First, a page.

“You are not going to change what we do, you’re not going to change our determination to make these patients better. I see these patients, I know these patients, I value these patients, I’ve looked after them for years. I’ve seen them after the procedure, the vast majority are improved.”
The above quote could be a reference to just about any fringe medical treatment. It is partly an expression of faith in anecdotal experience over scientific evidence. It is partly the fallacy of justifying a treatment because it is needed – whereas the real question is whether or not the treatment works. It is an attempt to justify specific claims with compassion, as if the person quoted cares more for the health of their patients than those who might be skeptical of their claims. And it is an expression of stubbornness – I know the truth, so don’t confuse me with evidence and logic.
Is this person talking about acupuncture? Perhaps they run a stem cell clinic in China, India or somewhere outside the reach of regulation. Or maybe they are defending hyperbaric oxygen therapy for unproven indications, like autism. It could be anything, because this sentiment is the standard mantra of the dubious practitioner, practicing outside the bounds of science-based medicine.
The quote is from Dr. Tom Gilhooly, a GP who runs Essential Health, a clinic in the UK that offers the liberation procedure for presumed CCSVI (chronic cerebrospinal venous insufficiency). Gilhooly is defending his practice to the BBC, after a healthy investigator, Sam Smith, presented to his clinic and paid to have a screening procedure performed – which diagnosed her with CCSVI.
I wrote about CCSVI last year – this is a controversial claim by vascular surgeon Dr. Paolo Zamboni, who believes that multiple sclerosis (MS) is caused by venous insufficiency in the brain. The liberation procedure uses balloons to open up the allegedly blocked veins, and in some cases stents are place to keep the veins open. Since my last reporting there have been several more attempts to replicate Zamboni’s research – all negative. This study compares MS patients to patients with other neurological disease and healthy controls, and found no significant difference in the prevalence of signs of venous insufficiency. Another study found that venous pressure is not different in MS patients vs normal controls Yet another study found a lack of association between CCSVI and HLA DRB1*1501 in MS patients, which is a genetic variant that carries an increased risk of developing MS.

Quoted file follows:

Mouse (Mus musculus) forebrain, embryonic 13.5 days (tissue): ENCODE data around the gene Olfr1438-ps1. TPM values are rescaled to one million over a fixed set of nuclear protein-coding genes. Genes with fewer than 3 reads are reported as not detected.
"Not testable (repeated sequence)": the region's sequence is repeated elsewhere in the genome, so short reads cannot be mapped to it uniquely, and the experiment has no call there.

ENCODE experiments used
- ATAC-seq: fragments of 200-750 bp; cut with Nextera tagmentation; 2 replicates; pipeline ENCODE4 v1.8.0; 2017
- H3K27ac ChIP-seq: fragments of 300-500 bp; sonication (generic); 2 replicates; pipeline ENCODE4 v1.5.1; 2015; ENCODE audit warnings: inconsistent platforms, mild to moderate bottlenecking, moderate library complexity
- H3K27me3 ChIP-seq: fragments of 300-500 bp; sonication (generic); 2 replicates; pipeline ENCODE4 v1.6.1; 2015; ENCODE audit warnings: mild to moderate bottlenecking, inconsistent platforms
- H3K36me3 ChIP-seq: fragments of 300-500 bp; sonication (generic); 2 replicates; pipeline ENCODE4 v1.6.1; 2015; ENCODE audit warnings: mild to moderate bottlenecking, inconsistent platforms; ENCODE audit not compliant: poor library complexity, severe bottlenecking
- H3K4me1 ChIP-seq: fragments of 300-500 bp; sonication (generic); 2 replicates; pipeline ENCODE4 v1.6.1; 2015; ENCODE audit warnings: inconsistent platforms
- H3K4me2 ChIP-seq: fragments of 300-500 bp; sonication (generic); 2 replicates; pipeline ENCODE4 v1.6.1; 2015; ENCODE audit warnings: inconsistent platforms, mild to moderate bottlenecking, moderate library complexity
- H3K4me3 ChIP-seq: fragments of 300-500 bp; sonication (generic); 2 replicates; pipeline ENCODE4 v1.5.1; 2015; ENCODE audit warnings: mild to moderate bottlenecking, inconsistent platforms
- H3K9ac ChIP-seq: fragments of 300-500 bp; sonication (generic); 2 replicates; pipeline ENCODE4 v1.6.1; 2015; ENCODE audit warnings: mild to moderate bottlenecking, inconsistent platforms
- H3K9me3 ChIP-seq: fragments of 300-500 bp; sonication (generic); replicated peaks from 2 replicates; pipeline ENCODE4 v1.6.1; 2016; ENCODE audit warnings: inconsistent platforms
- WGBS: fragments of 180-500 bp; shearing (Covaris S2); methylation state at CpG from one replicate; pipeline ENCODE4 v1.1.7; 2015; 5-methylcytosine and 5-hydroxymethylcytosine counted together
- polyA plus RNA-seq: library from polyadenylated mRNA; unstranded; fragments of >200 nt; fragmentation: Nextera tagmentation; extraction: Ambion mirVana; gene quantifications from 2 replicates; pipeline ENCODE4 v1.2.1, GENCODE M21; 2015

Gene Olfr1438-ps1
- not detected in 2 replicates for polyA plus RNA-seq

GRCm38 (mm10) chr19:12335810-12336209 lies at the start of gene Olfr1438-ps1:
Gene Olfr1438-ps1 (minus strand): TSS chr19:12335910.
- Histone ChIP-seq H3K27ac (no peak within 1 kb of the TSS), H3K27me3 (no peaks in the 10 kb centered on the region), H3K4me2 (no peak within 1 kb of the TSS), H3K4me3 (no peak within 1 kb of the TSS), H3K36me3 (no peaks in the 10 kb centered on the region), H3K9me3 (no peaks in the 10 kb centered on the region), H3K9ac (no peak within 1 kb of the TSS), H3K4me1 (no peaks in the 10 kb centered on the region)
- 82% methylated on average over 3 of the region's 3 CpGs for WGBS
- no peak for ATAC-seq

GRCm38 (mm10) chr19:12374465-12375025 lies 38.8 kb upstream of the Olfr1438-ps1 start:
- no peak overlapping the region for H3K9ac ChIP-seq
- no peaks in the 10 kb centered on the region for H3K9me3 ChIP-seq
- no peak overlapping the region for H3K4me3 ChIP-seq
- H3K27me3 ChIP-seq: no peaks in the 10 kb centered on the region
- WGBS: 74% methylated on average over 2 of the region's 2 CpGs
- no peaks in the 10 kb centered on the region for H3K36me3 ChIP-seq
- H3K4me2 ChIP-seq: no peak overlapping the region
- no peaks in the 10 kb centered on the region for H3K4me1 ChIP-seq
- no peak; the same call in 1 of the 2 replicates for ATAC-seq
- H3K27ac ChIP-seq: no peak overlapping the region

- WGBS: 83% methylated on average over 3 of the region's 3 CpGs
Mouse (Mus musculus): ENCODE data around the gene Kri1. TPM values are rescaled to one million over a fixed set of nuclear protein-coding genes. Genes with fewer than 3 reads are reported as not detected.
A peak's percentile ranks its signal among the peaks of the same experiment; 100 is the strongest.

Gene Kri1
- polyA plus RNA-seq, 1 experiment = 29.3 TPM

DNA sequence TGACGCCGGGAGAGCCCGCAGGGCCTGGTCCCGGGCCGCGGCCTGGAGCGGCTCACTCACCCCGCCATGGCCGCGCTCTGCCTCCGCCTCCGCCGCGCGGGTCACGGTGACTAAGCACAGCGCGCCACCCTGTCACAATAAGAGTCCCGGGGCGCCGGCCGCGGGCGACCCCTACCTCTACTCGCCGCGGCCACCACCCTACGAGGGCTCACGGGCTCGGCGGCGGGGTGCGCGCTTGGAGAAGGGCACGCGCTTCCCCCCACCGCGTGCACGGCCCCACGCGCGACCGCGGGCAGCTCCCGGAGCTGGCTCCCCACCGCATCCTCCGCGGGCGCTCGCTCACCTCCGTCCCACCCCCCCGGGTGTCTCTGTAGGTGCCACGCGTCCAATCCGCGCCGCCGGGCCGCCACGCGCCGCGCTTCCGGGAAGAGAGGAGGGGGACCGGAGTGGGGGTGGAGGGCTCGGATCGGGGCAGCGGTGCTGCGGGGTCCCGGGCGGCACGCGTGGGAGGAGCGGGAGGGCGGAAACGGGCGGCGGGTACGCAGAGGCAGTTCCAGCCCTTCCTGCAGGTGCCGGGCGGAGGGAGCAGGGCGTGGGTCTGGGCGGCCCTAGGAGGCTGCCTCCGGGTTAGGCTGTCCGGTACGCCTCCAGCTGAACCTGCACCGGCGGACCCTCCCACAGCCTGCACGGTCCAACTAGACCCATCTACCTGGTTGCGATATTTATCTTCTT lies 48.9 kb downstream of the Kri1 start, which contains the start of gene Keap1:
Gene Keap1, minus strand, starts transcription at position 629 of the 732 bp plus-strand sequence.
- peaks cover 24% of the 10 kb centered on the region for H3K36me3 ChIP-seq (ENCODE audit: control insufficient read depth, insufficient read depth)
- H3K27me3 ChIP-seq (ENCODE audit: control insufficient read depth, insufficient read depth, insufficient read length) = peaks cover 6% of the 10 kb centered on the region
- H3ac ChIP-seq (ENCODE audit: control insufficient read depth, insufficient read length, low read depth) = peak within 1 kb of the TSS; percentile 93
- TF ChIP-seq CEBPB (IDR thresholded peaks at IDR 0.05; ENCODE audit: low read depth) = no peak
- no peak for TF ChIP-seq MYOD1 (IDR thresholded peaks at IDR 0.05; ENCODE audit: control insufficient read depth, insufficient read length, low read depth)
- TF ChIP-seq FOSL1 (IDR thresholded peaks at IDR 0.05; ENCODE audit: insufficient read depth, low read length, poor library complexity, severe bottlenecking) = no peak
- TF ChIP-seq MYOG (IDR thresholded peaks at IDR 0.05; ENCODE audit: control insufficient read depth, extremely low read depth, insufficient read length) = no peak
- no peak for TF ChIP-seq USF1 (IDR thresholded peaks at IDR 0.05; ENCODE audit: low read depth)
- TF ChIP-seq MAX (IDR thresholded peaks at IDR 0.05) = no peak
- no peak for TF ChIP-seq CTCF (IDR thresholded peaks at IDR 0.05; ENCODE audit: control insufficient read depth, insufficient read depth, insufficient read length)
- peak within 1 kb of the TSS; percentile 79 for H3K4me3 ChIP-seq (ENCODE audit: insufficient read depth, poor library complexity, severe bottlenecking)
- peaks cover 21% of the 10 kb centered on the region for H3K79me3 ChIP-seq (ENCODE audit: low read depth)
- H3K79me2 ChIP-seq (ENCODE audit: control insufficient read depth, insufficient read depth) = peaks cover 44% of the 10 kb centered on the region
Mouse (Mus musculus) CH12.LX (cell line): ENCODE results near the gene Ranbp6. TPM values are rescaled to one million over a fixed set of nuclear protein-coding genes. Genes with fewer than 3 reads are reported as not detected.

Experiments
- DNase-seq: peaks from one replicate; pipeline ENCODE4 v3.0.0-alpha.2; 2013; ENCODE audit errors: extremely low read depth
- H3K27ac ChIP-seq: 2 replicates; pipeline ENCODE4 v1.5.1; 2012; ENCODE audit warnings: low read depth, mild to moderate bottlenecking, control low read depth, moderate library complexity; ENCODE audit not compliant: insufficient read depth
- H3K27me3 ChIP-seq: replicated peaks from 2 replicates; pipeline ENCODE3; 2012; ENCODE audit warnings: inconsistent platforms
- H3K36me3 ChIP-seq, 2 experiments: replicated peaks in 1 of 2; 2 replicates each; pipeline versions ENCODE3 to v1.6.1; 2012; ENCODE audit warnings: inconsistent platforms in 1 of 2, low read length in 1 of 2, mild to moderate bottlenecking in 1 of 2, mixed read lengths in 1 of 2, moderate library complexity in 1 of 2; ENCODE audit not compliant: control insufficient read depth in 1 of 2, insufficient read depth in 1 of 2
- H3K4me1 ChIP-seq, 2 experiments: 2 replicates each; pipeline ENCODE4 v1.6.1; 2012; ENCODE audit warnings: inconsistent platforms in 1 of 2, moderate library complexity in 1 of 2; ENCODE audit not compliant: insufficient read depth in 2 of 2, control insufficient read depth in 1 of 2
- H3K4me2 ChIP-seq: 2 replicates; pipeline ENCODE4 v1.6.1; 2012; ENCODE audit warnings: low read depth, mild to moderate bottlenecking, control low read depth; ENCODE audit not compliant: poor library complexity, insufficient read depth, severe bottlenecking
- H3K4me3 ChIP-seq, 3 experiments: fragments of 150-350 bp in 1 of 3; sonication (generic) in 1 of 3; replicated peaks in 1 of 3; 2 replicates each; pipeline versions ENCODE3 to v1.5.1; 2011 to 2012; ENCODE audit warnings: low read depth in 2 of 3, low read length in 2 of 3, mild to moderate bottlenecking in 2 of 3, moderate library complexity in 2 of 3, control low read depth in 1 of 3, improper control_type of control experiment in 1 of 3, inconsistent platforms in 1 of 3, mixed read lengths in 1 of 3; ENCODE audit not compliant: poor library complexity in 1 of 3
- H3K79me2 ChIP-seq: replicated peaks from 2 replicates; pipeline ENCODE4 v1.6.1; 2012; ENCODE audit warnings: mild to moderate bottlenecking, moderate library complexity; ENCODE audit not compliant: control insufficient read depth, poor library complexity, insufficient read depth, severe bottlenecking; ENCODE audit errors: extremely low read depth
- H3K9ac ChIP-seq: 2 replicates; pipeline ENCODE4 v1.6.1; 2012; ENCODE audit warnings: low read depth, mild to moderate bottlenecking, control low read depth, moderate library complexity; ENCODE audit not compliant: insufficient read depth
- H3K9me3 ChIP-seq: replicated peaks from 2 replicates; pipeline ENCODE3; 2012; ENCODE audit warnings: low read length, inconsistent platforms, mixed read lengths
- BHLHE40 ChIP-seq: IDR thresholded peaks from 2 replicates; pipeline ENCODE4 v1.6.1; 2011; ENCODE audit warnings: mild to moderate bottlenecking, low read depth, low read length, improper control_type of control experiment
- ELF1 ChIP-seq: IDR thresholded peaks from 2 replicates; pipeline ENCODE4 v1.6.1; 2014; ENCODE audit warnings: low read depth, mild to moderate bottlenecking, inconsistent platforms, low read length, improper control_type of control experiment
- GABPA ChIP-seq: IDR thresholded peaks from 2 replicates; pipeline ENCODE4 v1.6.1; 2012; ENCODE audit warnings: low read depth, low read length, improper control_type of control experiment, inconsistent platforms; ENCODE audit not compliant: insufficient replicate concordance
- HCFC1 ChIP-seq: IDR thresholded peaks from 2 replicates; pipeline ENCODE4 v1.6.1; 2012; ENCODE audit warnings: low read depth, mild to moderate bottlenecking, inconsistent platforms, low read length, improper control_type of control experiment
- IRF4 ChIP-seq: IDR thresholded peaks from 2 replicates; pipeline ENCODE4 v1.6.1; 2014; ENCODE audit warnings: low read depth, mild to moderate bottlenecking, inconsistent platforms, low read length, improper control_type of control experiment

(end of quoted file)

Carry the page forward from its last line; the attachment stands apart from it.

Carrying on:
The bottom line is that, so far, it is not looking good for CCSVI being a real disorder that is associated with, let alone a major cause of, MS.
Further – there is no clinical data (other than anecdotes) to demonstrate that the liberation procedure is a safe and effective treatment for any subtype of MS. But the claims for the treatment are dramatic, there is impressive-sounding anecdotal evidence of benefit (because there always is – no matter what the alleged treatment), and in many patients MS is a debilitating and progressive disease that does not always respond to treatment. In other words, there are desperate patients out there, and the combination of desperation and dramatic claims leads to people seeking treatment, despite the lack of scientific evidence.
These situations require thoughtful regulation in order to ensure that patients are not exploited (even by well-meaning practitioners, and we certainly cannot assume that everyone offering an expensive treatment is going to be well-meaning). The system needs to allow for some flexibility within the standard of care, and certainly for experimentation to advance the science of medicine. But this has to be balanced with the needs of informed consent and ethical practice and research.
This can be a difficult balance to strike. But as some countries are struggling to achieve the optimal balance of freedom and protection at the edge of scientific knowledge, medical tourism is undercutting such efforts.
The BBC reports, for example, that while the NHS does not cover the liberation procedure, thousands of patients have already gone overseas to have the procedure. There are reports of at least two deaths from the procedure, so it is not without its risks.
Clearly, use and demand for the liberation procedure has raced ahead of the evidence, which is mostly negative. More research is needed to put this claim to bed, or perhaps discover a more limited role for this syndrome and its treatments. But there is certainly an insufficient basis to offer the procedure outside of an ethically designed and executed clinical trial.
This is not an isolated example, nor is it even the worst example. Stem cell tourism appears to be a much greater problem, with patients (victims) spending tens or hundreds of thousands of dollars to fly around the world to get unknown cocktails (claimed stem cells) injected into them without any reasonable expectation of benefit, but with clear risks.
We are seeing the globalization of high-tech quackery. Current regulatory systems are not designed to address this problem All we can do is ask countries in which these clinics thrive to crack down, but there is a reason why such clinics are set up in these countries to begin with.
Meanwhile we can educate the public, and potential victims, about the evidence and the dangers. But information is often impotent against the power of desperation.